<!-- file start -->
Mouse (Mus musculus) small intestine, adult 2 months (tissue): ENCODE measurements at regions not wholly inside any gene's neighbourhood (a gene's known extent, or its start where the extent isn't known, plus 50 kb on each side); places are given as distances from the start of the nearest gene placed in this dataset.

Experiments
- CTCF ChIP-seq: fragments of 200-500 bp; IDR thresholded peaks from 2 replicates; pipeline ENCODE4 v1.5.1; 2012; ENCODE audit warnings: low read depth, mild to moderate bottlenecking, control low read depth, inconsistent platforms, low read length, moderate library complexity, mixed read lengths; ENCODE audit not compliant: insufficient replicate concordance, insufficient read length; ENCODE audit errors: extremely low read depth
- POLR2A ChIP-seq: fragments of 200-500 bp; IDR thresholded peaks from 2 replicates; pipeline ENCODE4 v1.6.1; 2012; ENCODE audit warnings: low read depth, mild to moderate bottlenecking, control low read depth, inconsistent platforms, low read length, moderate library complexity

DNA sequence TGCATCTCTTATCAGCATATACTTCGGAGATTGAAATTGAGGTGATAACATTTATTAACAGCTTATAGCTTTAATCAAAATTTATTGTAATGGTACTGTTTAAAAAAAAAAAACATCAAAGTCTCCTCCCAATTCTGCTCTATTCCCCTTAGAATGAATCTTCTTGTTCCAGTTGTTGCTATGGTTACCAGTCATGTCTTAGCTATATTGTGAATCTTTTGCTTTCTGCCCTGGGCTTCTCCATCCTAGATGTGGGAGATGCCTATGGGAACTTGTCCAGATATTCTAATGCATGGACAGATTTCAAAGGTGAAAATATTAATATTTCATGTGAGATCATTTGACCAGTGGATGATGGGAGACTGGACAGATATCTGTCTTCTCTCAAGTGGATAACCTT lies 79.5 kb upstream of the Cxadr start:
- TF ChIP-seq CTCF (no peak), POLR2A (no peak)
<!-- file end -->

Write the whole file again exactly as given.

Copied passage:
Mouse (Mus musculus) small intestine, adult 2 months (tissue): ENCODE measurements at regions not wholly inside any gene's neighbourhood (a gene's known extent, or its start where the extent isn't known, plus 50 kb on each side); places are given as distances from the start of the nearest gene placed in this dataset.

Experiments
- CTCF ChIP-seq: fragments of 200-500 bp; IDR thresholded peaks from 2 replicates; pipeline ENCODE4 v1.5.1; 2012; ENCODE audit warnings: low read depth, mild to moderate bottlenecking, control low read depth, inconsistent platforms, low read length, moderate library complexity, mixed read lengths; ENCODE audit not compliant: insufficient replicate concordance, insufficient read length; ENCODE audit errors: extremely low read depth
- POLR2A ChIP-seq: fragments of 200-500 bp; IDR thresholded peaks from 2 replicates; pipeline ENCODE4 v1.6.1; 2012; ENCODE audit warnings: low read depth, mild to moderate bottlenecking, control low read depth, inconsistent platforms, low read length, moderate library complexity

DNA sequence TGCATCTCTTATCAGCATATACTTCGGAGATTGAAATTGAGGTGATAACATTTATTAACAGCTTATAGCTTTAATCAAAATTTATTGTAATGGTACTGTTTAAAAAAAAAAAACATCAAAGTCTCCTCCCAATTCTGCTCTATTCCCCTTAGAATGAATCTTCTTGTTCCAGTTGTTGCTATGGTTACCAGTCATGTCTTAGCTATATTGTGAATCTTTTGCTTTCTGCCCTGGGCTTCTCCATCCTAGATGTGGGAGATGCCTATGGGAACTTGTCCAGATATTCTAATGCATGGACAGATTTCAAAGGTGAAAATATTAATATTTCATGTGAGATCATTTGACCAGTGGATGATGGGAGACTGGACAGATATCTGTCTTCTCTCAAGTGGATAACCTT lies 79.5 kb upstream of the Cxadr start:
- TF ChIP-seq CTCF (no peak), POLR2A (no peak)